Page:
The friend of Marina Lurs (see #6), Anette was also a native Estonian and acclaimed strongwoman born in 1882. After joining a Russian circus troupe, she performed physical stunts including breaking iron chains, bending iron bars, and snapping copper coins in half. Her signature was “bull fighting” in which she took hold of a live bull by the horns and forced its head around. Her most famous stunt involved getting into the bridge position on stage. A board was placed on her body, and 10 orchestra members stood on the board, playing their instruments. Beginning in 1907, she began touring with Marina Lurs demonstrating wrestling, weight lifting, and challenging local men to matches. Later, to escape the Russian Revolution, she moved to Siberia, and then to Japan, where she lived and became interested in sumo wrestling. She fought male opponents and held status as a demigod. She died in 1969.


2. Minerva


Born Josephine Blatt in Hamburg, Germany, Minerva was one of the most successful strongwomen on the entertainment circuit. Until her retirement in 1910 at age 42, she amazed audiences across Europe and America while performing in various circuses. Her strength demonstrations included breaking steel chains by expanding her chest, and catching 24-pound cannonballs fired from a close-range cannon. In 1893, she became known as the strongest woman in the world (according to the Guinness Book of World Records) when she lifted a total of 3,564 pounds at the Bijou Theater in Hoboken, NJ—a feat later disputed. If her press clippings are to be believed, she was so fond of horses, she often stopped while walking in the street to push loaded carts up a hill or pull exhausted draft horses out of the mud.


1. The Great Sandwina

The Great Sandwina

Katie Sandwina (real name Kate Brumbach) came by her astonishing strength honestly—she was born into a family of performing strength specialists in Vienna, Austria. Her stage name was in honor of Eugene Sandow of physical culture fame, who was considered to have the most perfect male body in the world. The six foot tall Sandwina had biceps measuring 17 inches. Like many strongwomen, she issued a public challenge offering to pay any man who could best her in wrestling or lifting weights. According to legend, she never lost. She lifted 165 pounds over her head with one arm and supported 14 people on her shoulders. In 1941 at the age of 57, she continued performing in the Ringling Bros. and Barnum & Bailey Circus, and could still double iron bars and break horseshoes at the age of 64. On her retirement, she and her husband opened a restaurant in New York.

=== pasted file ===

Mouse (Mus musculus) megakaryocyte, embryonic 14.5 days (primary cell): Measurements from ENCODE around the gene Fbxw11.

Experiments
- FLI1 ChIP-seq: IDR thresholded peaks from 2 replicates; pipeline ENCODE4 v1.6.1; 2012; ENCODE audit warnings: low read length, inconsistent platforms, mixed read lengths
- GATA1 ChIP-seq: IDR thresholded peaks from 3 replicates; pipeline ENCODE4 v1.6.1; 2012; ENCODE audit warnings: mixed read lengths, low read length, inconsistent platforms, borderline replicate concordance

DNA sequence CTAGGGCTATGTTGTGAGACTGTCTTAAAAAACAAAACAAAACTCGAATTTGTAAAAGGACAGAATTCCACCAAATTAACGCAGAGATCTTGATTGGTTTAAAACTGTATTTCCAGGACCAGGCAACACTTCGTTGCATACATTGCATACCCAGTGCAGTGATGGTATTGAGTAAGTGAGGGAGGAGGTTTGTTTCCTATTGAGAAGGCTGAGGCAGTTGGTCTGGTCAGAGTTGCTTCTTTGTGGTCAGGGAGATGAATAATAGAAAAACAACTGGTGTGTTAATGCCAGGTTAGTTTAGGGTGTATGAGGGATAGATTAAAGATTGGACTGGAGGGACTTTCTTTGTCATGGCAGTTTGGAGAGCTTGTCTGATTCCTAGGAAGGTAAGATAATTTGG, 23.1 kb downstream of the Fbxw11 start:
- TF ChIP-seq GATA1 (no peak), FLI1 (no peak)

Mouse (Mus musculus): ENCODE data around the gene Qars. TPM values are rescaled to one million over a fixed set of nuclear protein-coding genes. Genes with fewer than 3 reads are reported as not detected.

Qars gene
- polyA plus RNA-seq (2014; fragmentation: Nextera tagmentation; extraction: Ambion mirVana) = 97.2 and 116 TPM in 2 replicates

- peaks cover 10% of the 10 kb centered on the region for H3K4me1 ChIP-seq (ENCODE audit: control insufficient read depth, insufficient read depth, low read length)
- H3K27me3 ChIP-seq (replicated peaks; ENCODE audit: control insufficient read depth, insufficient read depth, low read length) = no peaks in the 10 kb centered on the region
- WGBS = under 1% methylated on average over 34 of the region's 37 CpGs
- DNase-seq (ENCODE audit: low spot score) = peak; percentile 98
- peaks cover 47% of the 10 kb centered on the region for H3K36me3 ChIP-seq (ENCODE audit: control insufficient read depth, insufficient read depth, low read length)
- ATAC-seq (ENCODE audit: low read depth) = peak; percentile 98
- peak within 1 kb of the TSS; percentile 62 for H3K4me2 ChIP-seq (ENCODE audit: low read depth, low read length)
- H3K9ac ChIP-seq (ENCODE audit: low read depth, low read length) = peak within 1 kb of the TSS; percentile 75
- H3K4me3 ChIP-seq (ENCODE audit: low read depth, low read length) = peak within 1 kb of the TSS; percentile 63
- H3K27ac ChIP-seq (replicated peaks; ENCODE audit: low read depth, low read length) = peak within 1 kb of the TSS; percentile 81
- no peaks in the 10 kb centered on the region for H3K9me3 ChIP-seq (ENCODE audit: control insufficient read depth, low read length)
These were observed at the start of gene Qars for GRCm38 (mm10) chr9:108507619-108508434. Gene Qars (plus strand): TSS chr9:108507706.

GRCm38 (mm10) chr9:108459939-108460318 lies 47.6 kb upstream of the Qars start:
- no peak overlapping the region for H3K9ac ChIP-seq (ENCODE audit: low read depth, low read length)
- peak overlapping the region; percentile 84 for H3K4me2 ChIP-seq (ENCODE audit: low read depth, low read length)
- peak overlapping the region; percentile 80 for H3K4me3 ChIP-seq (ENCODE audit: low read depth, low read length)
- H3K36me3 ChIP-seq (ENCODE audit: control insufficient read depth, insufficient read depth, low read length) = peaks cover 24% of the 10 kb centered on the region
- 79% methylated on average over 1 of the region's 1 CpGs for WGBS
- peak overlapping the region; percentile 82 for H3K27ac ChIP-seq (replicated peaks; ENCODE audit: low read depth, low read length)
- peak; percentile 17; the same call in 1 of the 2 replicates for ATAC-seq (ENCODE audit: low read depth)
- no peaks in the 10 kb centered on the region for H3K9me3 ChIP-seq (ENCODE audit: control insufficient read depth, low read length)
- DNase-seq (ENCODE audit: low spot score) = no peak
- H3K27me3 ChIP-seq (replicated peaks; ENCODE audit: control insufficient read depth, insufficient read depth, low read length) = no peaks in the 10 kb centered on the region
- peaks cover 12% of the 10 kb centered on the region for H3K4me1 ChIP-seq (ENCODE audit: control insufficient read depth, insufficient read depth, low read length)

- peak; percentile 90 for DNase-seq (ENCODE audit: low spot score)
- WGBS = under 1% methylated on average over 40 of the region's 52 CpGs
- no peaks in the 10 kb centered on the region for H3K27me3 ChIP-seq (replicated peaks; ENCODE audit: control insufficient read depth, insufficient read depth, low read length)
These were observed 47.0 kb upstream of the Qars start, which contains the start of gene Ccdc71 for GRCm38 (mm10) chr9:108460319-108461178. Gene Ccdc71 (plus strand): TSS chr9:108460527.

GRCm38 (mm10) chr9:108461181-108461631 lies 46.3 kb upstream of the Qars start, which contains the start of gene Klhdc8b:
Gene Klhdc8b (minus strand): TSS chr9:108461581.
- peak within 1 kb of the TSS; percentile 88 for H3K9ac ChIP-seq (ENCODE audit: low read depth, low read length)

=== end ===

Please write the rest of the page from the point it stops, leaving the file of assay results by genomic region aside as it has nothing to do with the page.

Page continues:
• Contents
  • 1.
  • 2.
  • 3.
  • 4.
  • 5.
  • 6.
  • 7.
  • 8.
  • 9.
  • 10.
  • 11.

Trackbacks & Pings

  • Random Posts

    • Earthing

      The following two tabs change content below.BioLatest Posts Physical Culturist Latest posts...

    • Top 12 Biggest Myths About Weight Loss

      There is a lot of bad weight loss advice on the internet. Most of it is either unproven, or literally proven not to work. Here are the top 12 biggest lies, myths and misconceptions about weight loss.

    • 15 Quick Training Tips

      Here are 15 quick tips to improve your lifts at the gym!

  • Recent Posts

    • Squats Are Safe, But You’re Probably Doing Them Wrong

      One of the most persistent myths in the entire panoply of conventional exercise wisdom is that squats below parallel are somehow bad for the knees. This old saw is mindlessly repeated by poorly-informed orthopedic surgeons, physical therapists, and chiropractors all over the world. Better-informed professionals such as productive strength coaches, weightlifters and powerlifters, and those willing to examine the anatomy of the knees and hips for more than just a minute or two, know better. Here are four reasons why.

    • The Flu is Not A Season!

      The flu is an inability to ADAPT due to decreased sun exposure,...

    • Bottled Water in Your Car is Dangerous

      BOTTLED WATER IN YOUR CAR IS DANGEROUS – especially for women! The...